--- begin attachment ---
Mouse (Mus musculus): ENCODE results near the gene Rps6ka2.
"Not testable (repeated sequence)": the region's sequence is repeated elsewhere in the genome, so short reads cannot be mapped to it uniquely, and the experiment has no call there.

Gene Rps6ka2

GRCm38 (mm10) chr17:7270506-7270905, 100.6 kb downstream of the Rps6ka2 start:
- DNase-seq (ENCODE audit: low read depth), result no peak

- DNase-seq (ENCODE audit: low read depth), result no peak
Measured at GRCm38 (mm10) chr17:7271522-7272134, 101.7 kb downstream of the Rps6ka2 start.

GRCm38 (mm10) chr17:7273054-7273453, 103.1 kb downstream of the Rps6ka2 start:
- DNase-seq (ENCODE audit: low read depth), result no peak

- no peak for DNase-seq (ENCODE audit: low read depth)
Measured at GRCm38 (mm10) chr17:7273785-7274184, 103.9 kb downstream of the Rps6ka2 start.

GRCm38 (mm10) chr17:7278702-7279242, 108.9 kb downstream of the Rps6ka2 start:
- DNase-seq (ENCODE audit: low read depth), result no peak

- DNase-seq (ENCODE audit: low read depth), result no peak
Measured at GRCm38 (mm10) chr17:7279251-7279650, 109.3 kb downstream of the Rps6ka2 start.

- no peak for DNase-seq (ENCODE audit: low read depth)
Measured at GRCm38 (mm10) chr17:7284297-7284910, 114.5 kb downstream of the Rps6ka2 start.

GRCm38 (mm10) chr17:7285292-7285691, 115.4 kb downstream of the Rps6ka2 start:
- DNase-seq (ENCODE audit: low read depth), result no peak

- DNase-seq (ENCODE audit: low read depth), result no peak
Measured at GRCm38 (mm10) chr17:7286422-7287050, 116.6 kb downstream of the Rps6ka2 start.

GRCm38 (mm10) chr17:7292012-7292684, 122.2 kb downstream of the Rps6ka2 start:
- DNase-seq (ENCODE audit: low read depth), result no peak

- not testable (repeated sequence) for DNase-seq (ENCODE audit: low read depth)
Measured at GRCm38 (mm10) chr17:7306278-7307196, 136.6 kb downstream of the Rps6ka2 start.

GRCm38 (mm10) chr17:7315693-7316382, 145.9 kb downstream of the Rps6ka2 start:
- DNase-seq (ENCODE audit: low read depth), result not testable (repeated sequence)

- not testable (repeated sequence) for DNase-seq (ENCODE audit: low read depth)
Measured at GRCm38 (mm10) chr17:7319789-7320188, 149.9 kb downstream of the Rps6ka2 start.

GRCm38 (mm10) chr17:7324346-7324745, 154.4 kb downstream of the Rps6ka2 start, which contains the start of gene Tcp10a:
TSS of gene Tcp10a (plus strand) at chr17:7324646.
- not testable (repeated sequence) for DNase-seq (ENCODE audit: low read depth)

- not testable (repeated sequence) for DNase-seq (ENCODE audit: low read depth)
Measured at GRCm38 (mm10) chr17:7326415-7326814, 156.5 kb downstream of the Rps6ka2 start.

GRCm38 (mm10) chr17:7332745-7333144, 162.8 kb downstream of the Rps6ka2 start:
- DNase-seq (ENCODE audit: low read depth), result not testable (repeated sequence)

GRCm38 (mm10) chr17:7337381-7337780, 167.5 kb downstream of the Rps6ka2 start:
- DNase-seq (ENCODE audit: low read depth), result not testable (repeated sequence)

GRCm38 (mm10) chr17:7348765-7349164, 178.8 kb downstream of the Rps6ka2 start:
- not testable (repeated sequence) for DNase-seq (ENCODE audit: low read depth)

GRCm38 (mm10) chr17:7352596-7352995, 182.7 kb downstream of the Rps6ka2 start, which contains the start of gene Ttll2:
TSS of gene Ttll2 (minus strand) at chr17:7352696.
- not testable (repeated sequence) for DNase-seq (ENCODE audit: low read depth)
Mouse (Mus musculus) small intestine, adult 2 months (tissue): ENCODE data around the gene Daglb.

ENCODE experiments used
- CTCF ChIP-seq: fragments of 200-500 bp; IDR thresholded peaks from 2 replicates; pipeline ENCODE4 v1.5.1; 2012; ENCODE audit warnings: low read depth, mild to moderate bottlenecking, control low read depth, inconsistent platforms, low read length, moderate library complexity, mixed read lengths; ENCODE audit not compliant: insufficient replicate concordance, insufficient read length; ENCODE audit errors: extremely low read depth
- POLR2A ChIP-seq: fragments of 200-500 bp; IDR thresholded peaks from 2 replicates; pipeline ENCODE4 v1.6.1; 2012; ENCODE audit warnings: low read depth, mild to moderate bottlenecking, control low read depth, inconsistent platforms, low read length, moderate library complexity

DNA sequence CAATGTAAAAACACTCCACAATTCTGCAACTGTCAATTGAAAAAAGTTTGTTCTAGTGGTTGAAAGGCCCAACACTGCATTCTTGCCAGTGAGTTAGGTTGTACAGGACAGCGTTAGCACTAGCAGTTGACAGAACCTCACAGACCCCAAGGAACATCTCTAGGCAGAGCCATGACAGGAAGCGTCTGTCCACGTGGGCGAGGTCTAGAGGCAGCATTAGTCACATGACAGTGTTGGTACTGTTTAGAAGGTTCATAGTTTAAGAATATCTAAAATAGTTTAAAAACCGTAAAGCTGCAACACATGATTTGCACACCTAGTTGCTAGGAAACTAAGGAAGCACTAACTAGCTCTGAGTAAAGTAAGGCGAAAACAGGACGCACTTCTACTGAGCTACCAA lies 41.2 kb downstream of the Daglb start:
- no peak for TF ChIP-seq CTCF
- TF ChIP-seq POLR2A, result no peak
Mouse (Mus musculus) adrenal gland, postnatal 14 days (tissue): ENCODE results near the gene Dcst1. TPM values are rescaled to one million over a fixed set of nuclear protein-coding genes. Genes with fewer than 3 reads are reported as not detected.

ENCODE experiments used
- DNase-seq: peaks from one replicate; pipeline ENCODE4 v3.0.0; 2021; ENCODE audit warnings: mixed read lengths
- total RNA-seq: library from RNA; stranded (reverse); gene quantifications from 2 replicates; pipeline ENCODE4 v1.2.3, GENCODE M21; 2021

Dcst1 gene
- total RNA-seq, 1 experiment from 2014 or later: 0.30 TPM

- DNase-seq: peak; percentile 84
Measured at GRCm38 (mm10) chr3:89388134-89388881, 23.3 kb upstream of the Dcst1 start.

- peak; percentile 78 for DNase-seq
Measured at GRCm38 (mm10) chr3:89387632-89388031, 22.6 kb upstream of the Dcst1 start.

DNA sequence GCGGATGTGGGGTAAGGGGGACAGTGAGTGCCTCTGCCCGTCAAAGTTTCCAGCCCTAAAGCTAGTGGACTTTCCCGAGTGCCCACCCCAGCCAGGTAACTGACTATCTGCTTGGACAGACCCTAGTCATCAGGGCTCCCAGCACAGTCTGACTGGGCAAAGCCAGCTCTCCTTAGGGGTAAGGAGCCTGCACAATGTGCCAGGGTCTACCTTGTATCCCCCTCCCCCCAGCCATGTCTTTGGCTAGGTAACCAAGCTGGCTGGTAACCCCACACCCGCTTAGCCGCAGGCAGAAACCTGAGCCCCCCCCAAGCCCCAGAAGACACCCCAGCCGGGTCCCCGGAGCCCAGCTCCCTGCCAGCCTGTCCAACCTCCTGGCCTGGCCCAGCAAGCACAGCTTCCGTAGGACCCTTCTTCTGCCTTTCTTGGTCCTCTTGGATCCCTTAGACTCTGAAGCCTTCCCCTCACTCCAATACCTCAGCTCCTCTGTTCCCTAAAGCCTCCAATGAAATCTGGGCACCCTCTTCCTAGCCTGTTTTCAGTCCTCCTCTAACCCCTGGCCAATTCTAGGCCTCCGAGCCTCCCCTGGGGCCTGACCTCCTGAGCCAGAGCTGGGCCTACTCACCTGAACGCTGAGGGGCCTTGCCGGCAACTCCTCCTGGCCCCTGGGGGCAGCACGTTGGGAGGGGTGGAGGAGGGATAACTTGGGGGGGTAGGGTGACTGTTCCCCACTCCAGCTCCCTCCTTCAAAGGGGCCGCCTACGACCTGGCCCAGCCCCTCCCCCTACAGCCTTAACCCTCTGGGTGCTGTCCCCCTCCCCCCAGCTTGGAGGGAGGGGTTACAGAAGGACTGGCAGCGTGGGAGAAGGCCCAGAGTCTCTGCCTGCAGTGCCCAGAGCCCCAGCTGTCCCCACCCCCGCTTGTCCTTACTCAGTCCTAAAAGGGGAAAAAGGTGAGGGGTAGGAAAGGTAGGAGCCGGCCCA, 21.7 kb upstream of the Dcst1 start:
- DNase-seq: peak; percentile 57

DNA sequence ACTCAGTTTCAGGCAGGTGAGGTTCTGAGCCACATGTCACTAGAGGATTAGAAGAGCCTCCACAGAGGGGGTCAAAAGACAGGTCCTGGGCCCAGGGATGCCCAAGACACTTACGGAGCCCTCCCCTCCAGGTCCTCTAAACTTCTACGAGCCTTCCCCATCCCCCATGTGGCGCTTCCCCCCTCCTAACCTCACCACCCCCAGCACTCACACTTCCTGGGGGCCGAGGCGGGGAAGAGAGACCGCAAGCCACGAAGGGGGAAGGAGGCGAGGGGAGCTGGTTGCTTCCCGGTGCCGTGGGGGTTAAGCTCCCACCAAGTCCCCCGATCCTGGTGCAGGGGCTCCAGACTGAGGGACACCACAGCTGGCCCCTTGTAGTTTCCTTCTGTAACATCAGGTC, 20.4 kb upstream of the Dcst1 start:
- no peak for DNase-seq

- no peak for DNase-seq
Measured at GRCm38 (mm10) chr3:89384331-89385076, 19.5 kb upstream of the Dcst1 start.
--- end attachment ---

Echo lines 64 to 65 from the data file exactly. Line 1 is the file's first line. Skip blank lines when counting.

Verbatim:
- no peak for DNase-seq

- no peak for DNase-seq